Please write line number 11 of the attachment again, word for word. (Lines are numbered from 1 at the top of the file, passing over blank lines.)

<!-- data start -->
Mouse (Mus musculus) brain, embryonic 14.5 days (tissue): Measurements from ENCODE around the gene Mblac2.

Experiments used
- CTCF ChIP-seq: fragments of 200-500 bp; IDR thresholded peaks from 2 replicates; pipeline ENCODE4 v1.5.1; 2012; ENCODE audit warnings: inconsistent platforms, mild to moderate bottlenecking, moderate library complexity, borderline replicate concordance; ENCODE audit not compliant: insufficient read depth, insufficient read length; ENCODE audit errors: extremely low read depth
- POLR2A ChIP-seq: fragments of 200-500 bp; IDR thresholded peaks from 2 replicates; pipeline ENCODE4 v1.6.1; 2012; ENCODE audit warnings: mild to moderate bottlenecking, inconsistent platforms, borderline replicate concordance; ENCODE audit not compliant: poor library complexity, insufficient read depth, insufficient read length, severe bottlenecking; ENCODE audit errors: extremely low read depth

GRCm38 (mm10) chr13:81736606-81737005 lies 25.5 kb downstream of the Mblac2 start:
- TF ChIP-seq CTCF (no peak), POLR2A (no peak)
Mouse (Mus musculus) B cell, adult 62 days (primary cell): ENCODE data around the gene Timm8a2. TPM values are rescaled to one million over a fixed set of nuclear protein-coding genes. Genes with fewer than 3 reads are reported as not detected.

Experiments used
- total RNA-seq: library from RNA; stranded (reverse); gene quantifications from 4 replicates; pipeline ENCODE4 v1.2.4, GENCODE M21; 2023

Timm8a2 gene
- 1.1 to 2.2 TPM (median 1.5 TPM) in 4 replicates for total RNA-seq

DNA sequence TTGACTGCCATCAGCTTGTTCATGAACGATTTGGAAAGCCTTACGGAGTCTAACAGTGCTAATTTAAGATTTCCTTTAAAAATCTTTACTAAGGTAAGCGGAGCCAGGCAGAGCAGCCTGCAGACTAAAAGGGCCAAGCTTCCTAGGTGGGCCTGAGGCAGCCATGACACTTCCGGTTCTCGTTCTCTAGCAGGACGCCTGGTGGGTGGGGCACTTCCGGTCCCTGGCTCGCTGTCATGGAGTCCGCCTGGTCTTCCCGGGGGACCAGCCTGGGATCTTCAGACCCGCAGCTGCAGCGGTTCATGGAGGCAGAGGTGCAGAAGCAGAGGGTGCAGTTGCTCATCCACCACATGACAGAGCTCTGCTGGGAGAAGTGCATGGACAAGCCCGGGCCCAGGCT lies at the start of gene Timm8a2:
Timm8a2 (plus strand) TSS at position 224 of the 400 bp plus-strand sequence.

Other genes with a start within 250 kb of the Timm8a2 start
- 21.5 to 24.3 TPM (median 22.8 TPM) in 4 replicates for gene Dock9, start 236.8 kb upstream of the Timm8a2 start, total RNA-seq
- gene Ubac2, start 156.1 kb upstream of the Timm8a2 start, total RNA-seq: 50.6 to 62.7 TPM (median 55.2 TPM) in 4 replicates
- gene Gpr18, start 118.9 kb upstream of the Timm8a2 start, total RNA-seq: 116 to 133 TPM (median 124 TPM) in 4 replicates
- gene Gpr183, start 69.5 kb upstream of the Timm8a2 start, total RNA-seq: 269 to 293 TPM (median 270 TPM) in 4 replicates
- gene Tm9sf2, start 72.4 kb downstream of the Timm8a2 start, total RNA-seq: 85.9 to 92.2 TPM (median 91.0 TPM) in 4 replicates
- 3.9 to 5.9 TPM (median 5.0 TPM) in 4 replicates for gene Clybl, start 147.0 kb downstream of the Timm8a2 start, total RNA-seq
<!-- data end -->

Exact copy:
- 1.1 to 2.2 TPM (median 1.5 TPM) in 4 replicates for total RNA-seq